United States District Court, D. Arizona
April 7, 2015
Shizue S. White, Plaintiff,
Aurora Loan Services LLC, Nationstar Mortgage LLC, Defendants.
JAMES A. TEILBORG, District Judge.
Pending before the Court is Plaintiff's Consent Motion to Amend Complaint. (Doc. 63). Plaintiff's motion was filed on March 16, 2015,  and the time for Defendants to respond has passed. Plaintiff entitled her motion as her " Consent Motion to Amend Complaint." Plaintiff, however, failed to follow the procedures outlined in the Federal Rules of Civil Procedure ("Rules") and the Court's Local Rules for filing a consent motion to amend a pleading. Pursuant to Local Rule 15.1(b):
If a party files an amended pleading as a matter of course or with the opposing party's written consent, the amending party must file a separate notice of filing the amended pleading.... If an amended pleading is filed with the opposing party's written consent, the notice must so certify.
LRCiv 15.1(b) (emphasis added); see Fed.R.Civ.P. 15(a)(2) (providing that when a party wishes to amend its pleading not in the "matter of course, " it may do so "only with the opposing party's written consent or the court's leave"). Plaintiff's notice does not "certify" that Defendants provided " written consent." Rather, the notice asserts only that "As of the time of filing... Defendants have consented to the filing." (Doc. 64 at 2). Due to this deficiency, the Court will analyze Plaintiff's motion as a motion for leave.
Rule 15(a)(2) governs motions for leave to amend pleadings. Specifically, amendments to pleadings not as a "matter of course" may be permitted "only with the opposing party's written consent or the court's leave." Fed.R.Civ.P. 15(a)(2). Notably, "[t]he court should freely give leave when justice so requires." Id. And, as emphasized by the Supreme Court of the United States, "this mandate is to be heeded." Foman v. Davis, 371 U.S. 178, 182 (1962). "In exercising its discretion[, ]... a court must be guided by the underlying purpose of Rule 15-to facilitate decision on the merits rather than on the pleadings or technicalities.... Thus Rule 15's policy of favoring amendments to pleadings should be applied with extreme liberality." Eldridge v. Block, 832 F.2d 1132, 1135 (9th Cir. 1987) (citations omitted). "This liberality in granting leave to amend is not dependent on whether the amendment will add causes of action or parties." DCD Programs, Ltd. v. Leighton, 833 F.2d 183, 186 (9th Cir. 1987).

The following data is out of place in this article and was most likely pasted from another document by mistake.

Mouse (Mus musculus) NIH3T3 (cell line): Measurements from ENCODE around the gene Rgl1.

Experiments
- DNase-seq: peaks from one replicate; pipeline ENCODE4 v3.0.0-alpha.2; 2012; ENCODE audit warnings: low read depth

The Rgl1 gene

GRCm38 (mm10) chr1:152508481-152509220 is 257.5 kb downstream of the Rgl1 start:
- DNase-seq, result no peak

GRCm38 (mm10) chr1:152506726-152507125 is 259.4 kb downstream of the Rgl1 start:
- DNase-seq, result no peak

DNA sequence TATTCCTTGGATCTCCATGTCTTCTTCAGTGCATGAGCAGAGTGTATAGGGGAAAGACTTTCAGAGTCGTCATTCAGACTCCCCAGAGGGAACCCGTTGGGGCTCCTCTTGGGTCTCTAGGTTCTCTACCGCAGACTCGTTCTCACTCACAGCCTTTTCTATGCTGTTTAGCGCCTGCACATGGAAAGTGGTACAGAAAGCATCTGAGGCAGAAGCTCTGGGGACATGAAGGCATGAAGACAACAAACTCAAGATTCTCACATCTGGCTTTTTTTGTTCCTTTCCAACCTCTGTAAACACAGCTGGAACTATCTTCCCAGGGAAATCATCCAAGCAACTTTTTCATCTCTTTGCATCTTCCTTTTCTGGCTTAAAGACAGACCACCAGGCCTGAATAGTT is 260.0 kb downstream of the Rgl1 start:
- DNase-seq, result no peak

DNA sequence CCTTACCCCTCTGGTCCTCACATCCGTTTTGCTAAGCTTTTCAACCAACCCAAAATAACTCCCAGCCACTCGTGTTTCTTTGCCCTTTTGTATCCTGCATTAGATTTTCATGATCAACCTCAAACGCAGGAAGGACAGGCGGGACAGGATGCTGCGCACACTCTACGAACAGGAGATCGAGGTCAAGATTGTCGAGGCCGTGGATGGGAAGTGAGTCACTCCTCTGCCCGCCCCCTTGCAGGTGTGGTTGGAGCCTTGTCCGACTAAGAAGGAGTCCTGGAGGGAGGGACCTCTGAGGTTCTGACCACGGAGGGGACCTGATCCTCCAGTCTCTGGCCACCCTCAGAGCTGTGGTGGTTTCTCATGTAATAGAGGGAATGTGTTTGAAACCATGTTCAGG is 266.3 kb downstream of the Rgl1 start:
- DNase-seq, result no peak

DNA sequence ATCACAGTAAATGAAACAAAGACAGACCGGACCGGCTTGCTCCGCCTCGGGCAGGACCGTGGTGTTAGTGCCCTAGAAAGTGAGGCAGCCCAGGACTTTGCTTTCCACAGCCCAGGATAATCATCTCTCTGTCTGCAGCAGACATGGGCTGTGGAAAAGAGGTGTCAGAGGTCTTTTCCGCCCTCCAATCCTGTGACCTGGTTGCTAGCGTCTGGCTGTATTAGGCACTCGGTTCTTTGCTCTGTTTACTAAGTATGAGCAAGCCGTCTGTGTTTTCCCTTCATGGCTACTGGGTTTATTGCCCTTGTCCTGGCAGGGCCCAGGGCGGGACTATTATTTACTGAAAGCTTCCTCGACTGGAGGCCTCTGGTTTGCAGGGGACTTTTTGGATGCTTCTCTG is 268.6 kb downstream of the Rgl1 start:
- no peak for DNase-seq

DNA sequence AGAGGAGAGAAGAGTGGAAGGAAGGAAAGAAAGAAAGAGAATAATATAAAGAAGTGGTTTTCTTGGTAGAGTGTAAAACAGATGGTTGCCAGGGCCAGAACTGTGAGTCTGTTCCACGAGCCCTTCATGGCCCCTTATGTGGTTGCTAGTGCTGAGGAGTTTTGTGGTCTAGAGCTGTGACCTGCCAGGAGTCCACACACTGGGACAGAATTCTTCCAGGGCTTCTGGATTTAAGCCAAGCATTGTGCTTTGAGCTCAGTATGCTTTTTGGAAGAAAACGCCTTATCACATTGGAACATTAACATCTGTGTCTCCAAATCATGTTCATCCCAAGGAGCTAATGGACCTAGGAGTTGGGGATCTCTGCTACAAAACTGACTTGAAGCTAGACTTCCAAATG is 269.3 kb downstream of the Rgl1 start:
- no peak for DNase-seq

The extremely liberal policy in favor of amendments is subject to some limitations, however. Motions to amend should be granted unless the court determines that there has been a showing of: (1) undue delay; (2) bad faith or dilatory motives on the part of the movant; (3) repeated failure to cure deficiencies by previous amendments; (4) undue prejudice to the opposing party; or (5) futility of the proposed amendment. Foman, 371 U.S. at 182. "Generally, this determination should be performed with all inferences in favor of granting the motion." Griggs v. Pace Am. Grp., Inc., 170 F.3d 877, 880 (9th Cir. 1999) (citing Leighton, 833 F.2d at 186).
In this case, the Court has found no evidence of undue delay, bad faith, or undue prejudice. Plaintiff has not previously requested an amendment. Nor is futility an issue. Finally, Defendants did not oppose Plaintiff's motion and remained silent during oral argument when Plaintiff discussed the motion. The Court, therefore, will grant Plaintiff's motion.
IT IS ORDERED Plaintiff's Consent Motion to Amend Complaint (Doc. 63) is GRANTED. Plaintiff shall file an amended complaint in the form attached to her motion on or before Monday, April 13, 2015.